Skip to content


An update to a previous post (see below) features "Winter Magnetic Poetry" with Google Slides:


I just saw this idea from Shake Up Learning and think it's great for not only Halloween, but anytime! The basic idea is to add a background and then an assortment of text boxes or images on a Google Drawing that students can then move around (like refrigerator magnets 🙂 )


Image of Google Expeditions Bring your lessons to life.

Where would you like to take your students this year? Google Expeditions will expand your choices. You may check this spreadsheet to find available trips. You don't have to have a virtual reality viewer to use them, but if you are a teacher in Shelby County the kit will be coming to your school.

A big thank you to Karly Moura, for heradditional resources on her site: Google Expeditions


Everyone seems to struggle with integrating Google into their mathematics curriculum. Here is an article by Alice Keeler, a well-known technology innovator, entitled 60 Ways Math Teachers can use Google Classroom. Hopefully it will give you some ideas.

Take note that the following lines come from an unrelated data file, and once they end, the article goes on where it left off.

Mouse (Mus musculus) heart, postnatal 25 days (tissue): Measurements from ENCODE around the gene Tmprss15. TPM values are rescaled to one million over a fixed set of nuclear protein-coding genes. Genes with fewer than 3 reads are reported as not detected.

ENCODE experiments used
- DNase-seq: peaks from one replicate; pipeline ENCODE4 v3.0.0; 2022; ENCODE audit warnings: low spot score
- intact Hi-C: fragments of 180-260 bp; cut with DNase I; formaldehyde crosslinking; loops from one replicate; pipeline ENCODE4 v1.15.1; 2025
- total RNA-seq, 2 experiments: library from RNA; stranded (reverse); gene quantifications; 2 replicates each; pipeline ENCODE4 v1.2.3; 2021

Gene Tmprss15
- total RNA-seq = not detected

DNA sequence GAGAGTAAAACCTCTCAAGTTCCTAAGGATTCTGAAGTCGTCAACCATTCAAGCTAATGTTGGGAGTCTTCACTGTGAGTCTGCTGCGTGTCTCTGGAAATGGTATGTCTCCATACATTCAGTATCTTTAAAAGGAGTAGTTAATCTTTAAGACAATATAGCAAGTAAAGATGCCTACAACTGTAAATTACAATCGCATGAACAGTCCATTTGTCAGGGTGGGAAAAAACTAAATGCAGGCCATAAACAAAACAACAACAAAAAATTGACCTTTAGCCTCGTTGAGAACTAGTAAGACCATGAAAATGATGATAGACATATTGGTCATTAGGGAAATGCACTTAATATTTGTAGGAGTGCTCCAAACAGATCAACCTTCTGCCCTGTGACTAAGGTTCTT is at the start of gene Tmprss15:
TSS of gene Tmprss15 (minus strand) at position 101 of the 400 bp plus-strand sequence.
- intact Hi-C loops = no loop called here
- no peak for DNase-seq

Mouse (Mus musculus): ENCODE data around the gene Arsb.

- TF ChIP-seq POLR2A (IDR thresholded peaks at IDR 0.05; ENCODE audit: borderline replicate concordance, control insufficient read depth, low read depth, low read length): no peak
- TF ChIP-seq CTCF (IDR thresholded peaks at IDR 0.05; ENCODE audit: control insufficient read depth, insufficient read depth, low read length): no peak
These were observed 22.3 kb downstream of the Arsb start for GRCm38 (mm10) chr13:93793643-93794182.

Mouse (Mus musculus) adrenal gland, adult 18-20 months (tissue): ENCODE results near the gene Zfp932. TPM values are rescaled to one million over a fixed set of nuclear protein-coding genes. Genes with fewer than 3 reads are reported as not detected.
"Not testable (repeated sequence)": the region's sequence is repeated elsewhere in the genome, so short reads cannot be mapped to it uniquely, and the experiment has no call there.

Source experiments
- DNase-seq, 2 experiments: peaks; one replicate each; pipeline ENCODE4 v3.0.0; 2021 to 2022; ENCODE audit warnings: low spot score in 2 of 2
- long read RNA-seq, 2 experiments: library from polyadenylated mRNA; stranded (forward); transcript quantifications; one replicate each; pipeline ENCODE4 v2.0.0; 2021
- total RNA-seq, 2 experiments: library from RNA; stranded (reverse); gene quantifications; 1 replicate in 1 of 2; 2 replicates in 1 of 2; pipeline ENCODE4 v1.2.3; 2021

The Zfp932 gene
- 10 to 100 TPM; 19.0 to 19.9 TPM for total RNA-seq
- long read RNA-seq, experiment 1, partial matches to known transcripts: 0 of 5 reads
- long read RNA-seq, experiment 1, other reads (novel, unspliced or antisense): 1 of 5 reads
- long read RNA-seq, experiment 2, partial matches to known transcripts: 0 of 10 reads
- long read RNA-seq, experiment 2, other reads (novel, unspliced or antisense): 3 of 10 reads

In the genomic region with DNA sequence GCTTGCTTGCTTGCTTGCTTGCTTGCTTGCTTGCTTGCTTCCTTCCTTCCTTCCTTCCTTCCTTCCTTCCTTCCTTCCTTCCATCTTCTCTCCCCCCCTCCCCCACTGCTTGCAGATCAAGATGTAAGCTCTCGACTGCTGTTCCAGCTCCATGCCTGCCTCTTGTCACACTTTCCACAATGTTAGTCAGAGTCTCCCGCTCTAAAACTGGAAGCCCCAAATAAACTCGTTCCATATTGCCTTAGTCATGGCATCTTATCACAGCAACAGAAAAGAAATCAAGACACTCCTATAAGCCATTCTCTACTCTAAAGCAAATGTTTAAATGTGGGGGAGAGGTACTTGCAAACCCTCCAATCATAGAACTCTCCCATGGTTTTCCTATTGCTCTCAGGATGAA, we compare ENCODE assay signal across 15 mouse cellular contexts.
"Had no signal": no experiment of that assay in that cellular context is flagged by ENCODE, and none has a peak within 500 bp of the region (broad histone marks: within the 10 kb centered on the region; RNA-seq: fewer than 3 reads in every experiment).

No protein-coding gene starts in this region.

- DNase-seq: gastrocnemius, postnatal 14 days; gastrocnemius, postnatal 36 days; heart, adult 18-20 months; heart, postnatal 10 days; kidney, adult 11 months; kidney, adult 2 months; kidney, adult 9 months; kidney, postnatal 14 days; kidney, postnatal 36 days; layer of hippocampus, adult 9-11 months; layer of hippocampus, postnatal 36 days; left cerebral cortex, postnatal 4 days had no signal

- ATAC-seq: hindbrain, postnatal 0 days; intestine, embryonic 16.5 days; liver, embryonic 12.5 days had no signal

We all love google for finding information - it just turns google20out that they've made some information SUPER easy to find! I mentioned using Google as a "Timer" or "5 minute timer" in a previous post, but this article suggests "flip a coin" or "roll a die" (perhaps when studying probability?) Don't bother locating an online dictionary when you can simply type "define [word]" and any type of conversion from units "ml in 3 oz" or "how many ounces in a pound" to "how many euros in a dollar." Let Google graph a line by entering the formula or find the area of a geometric shape. For younger children, try "what does the [animal] say." There are 20 different ways listed in this article that you'll want to check out, including a few that are just for fun, such as "do a barrel roll" or "zerg rush."

20 Instant Google Searches your Students Need to Know

photostodriveIn this day and age, the most popular camera is the one found on your phone! It is very easy to simply use your phone to take pictures of student work, but then the problem is moving it to your computer. While emailing is still an option, it is very simple to move one or more directly into your Google drive. You need to have the Google drive app installed on your device. Logic says that you would begin with your photo and move it to the drive, but that's not the way it works. Begin in your drive and then upload your photos or videos. I am including directions for doing this with an Apple device (iphone or ipad), but the process is very similar with an Android device.